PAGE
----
From Mary Baroch's close reading:

"He chased me round and round the place, with a clasp-knife, calling me the angel of death and saying he would kill me and I couldn't come for him no more. I begged, and told him I was only Huck, but he laughed such a screechy laugh, and roared and cussed, and kept on chasing me up. Once when I turned short and dodged under his arm he made a grab and got me by the jacket between my shoulders and I thought I was gone; but I slid out of the jacket quick as lightning, and saved myself. Pretty soon he was all tired out and dropped down with his back against the door, and said he would rest a minute and then kill me. He put his knife under him, and said he would sleep and get strong, and then he would see who was who" (36).

. . . Huck's description of the passage of time in the chase relays a sense of urgency and danger. Descriptive phrases like "Once when I turned," and "slid out of the jacket quick-as-lightning" change the novel's pacing into an action-packed, suspense narrative. With Huck's use of the phrase "Pretty soon," after he narrowly escapes a knife in the back, the reader is led to wonder what happened in this gap of time. Pap's desire to "Rest a minute" gives the reader a chance to "rest a minute" and recap the events that have just transpired, though the reader continues to dread Pap's awakening to "see who was who." But the reader is ever mindful of Huck's distance from his experience by telling it in the past tense. This might also explain why he relates in a matter-of-fact way the story of his father trying to kill him. Though Huck is describing the chase in a rapid, vivid play-by-play, which the reader gets a sense of from the frequent temporal clues, his nonchalance adds a disturbing tone to the scene, as if Pap's terrible abuse of him has always been commonplace. Pap hallucinates Huck as an "angel of death," and in a sense his retrospective narrator self is a spiritual presence in the scene between his younger self and Pap.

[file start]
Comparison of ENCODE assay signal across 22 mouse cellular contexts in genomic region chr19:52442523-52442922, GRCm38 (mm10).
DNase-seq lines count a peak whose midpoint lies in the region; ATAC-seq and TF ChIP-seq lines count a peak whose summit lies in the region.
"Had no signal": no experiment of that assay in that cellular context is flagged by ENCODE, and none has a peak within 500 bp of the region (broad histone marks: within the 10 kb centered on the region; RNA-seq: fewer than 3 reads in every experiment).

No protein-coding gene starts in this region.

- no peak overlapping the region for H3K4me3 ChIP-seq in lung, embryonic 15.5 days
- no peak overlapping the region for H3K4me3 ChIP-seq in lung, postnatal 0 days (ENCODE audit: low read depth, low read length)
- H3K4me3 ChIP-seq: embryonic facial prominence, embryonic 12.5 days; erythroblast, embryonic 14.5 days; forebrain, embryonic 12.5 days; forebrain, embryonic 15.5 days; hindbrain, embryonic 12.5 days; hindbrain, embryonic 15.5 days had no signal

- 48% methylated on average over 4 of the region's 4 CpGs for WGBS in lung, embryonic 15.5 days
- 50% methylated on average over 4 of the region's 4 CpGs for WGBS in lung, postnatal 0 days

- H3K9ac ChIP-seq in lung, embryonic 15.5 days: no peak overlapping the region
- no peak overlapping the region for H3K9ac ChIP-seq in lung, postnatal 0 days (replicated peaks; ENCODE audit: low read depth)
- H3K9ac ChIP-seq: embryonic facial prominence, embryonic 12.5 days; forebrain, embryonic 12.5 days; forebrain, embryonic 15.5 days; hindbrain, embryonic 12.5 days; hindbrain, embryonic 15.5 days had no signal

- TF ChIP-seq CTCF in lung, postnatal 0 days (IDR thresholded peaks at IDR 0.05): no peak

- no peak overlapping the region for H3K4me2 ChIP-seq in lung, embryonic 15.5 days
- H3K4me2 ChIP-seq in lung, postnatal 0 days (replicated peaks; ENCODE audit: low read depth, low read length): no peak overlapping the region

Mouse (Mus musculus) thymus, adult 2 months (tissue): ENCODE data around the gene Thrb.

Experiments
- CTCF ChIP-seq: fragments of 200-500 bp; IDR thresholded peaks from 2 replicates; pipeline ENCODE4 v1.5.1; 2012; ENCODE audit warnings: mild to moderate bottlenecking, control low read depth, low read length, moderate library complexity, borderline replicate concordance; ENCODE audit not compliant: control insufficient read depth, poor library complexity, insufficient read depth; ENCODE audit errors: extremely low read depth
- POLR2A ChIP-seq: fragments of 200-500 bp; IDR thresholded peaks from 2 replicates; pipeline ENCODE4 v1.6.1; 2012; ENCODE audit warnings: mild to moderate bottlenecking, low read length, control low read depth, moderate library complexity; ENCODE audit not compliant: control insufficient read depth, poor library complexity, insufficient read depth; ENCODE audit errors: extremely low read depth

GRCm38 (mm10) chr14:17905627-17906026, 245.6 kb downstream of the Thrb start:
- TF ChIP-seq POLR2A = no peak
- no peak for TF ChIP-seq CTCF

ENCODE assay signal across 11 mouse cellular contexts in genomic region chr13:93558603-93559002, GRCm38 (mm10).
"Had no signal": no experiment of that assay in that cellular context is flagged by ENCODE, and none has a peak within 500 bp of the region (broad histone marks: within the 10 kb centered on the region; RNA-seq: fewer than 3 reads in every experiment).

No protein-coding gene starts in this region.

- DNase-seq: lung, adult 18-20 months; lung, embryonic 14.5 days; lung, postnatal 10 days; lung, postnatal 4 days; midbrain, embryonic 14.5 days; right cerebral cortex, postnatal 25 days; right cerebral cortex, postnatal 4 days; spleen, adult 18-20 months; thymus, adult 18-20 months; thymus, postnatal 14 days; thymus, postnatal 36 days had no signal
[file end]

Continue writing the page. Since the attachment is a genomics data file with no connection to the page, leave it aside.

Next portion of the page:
From Brittany Gurgle's close reading:

On a table in the middle of the room was a kind of a lovely crockery basket that had apples and oranges and peaches and grapes piled up in it which was much redder and yellower and prettier than real ones is, but they warn't real, because you could see where pieces had got chipped off and showed the white chalk or whatever it was, underneath.

This table had a cover made out of beautiful oil cloth, with a red and blue spread-eagle painted on it, and a painted border all around. It come all the way from Philadelphia, they said. There was some books, too, piled up perfectly exact, on each corner of the table. One was a big family Bible, full of pictures. One was "Pilgrim's Progress," about a man that left his family, it didn't say why. I read considerable in it, now and then. The statements was interesting but tough. Another was "Friendship's Offering," full of beautiful stuff and poetry; but I didn't read the poetry. Another was Henry Clay's Speeches, and another was Dr. Gunn's Family Medicine, which told you all about what to do if a body was sick or dead. There was a hymn book, and a lot of other books. And there was nice split-bottom chairs, and perfectly sound, too?not bagged down in the middle and busted, like an old basket. (137)

. . . In basic terms, Huck describes a compilation of mundane household items — a table, a basket of fruit, books, a set of chairs. However, it is moments such as this one that contextualize Huck’s experience — explaining how Huck should be viewed in relation to society.

In the first paragraph, Huck shows the reader how he was able to distinguish the fruit as artificial. It was clearly a curious and unusual sight for Huck to see fruit chipping away to expose white chalk; thus, his reaction was to analyze and observe the situation further. He came to the conclusion that "they warn't real." Twain craftily gives Huck greater narrative authority in the reader's eye. The reader is shown Huck's ability to rightfully distinguish between real and unreal, true and false when it comes to appearances. Though an adult might have deciphered the truth a little quicker through past experiences encountering artificial fruit; nonetheless, without observing such fruit before, Huck is able to distinguish.